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Flu news must be precise

A CONTRIBUTOR to our newspaper probably reflected the views of many readers when he predicted the new strain of swine flu worrying the world would kill as many New Zealanders as have died from terrorism, SARS, bird flu and the millennium bug. In a word, none. “What is it with the media and scaremongering?” he asked.

It is a fair question, though a brave one when we were awaiting the results of tests to discover whether 10 Rangitoto College students, who returned from Mexico last weekend with flu symptoms, have been infected with the influenza A strain that has prompted the worldwide alert. What are news media to do when the World Health Organization issues such a warning and national health authorities want to track those possibly exposed?

The New Zealand Herald does not speak for any media but itself. We take care to use terms that accurately represent the degree of risk that public health professionals assess. Even so, comprehensive coverage of the threat, running to several pages of the paper over consecutive days, can make the emergency appear worse than it yet might be.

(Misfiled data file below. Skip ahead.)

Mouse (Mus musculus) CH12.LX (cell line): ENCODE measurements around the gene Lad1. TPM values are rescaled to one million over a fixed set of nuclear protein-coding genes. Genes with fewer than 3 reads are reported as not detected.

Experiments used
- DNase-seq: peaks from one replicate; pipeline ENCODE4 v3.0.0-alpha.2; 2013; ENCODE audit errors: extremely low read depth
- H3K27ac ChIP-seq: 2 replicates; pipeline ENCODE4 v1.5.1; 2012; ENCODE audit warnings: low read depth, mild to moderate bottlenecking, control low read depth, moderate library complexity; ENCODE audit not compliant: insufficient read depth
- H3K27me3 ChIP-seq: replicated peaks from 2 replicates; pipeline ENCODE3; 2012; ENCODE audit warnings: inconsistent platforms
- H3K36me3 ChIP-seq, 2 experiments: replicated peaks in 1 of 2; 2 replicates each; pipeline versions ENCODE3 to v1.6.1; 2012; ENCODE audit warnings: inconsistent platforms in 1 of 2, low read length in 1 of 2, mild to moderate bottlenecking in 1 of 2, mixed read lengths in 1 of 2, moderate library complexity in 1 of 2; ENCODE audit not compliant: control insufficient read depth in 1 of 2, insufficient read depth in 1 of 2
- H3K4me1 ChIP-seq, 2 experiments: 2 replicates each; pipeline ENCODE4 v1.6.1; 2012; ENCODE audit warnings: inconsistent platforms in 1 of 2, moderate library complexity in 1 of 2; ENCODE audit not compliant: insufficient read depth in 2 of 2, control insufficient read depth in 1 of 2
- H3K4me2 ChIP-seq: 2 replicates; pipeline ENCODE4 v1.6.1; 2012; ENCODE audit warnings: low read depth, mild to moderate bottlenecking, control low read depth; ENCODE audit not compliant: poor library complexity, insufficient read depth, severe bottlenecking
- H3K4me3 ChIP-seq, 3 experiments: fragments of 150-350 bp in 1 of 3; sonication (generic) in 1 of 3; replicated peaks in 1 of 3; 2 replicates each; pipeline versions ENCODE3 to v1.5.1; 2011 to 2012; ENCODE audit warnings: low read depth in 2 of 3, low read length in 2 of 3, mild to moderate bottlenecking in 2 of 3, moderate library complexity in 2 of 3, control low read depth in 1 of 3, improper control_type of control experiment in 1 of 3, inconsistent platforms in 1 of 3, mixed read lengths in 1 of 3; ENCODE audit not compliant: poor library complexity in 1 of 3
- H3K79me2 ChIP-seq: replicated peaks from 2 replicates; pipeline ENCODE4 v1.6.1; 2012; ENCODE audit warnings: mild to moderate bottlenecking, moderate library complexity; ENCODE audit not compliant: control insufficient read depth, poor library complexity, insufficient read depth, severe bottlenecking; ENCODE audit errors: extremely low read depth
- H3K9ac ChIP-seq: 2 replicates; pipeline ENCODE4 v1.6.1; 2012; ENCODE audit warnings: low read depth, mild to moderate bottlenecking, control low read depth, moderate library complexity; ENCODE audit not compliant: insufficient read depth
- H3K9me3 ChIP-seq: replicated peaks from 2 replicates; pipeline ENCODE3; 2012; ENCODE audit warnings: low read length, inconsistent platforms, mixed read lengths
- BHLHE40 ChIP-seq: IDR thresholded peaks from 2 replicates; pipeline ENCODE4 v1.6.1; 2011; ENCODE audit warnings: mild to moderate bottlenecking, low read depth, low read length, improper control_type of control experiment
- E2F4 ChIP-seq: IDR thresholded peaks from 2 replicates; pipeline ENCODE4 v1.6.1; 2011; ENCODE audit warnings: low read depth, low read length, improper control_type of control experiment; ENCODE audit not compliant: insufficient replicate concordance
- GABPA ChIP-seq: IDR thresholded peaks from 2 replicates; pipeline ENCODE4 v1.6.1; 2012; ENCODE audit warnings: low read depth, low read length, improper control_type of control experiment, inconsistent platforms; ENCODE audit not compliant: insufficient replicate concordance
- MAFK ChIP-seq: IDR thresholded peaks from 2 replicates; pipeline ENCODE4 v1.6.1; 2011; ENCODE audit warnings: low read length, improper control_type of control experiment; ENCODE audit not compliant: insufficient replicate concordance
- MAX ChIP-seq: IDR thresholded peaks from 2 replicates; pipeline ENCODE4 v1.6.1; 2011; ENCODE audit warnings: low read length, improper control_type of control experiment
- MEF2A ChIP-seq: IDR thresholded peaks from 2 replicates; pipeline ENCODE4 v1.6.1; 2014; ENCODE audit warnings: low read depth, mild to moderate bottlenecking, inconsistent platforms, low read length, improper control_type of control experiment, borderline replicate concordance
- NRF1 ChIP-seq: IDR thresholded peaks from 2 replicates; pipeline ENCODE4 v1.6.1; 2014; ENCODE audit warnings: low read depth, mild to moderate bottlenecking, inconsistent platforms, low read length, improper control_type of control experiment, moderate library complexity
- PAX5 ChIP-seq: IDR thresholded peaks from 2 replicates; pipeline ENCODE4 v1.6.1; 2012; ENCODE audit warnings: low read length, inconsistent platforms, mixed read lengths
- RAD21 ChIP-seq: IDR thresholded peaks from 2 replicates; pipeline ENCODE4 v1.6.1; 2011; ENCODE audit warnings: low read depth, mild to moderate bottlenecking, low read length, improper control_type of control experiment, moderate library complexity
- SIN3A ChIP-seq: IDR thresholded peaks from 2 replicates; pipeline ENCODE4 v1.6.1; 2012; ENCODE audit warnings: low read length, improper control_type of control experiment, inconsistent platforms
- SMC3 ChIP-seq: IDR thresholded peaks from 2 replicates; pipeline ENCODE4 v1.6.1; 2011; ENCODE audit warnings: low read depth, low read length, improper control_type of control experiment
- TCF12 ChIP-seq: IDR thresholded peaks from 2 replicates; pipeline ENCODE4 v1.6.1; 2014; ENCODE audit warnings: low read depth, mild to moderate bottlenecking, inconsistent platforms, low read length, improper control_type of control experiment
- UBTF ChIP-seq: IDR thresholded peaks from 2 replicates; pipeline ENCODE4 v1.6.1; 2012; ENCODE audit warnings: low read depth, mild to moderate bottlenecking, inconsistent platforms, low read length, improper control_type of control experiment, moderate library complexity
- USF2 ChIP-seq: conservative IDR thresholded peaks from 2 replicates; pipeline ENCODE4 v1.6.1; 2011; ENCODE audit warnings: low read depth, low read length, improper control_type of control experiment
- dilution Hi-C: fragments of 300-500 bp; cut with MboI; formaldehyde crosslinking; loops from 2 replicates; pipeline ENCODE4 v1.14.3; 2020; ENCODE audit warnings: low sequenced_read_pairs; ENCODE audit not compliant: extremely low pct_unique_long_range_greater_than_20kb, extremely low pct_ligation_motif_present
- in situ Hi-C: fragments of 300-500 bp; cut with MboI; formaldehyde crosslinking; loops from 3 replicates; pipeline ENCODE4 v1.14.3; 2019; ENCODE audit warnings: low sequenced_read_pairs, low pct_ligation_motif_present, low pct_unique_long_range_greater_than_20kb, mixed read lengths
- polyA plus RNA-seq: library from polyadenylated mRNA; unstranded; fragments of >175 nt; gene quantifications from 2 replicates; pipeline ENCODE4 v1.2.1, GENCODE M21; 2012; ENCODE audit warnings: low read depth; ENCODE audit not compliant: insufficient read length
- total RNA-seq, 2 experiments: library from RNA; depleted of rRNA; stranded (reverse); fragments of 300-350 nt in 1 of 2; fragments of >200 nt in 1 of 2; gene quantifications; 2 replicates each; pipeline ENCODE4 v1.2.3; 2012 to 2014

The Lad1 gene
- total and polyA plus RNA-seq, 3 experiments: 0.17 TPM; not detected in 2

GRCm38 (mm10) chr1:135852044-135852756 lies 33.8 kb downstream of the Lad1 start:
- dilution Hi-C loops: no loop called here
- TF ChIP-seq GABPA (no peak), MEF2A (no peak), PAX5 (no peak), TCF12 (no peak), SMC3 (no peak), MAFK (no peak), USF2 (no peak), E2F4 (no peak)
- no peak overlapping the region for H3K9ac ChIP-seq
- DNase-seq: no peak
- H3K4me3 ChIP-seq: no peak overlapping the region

But if that is scaremongering, it is singularly ineffective. There is no discernible panic in the community over this potential “pandemic,” as the WHO calls these outbreaks.

Far from panic, the popular response to these scares might be becoming too complacent. When health authorities ring these alarms they have succeeded in ensuring that quarantine measures are taken and adequate stocks of medicine and other needs are quickly provided. That might not happen if announcements of outbreaks of new and deadly diseases were reported as briefly and quietly as critics seem to think they deserve.

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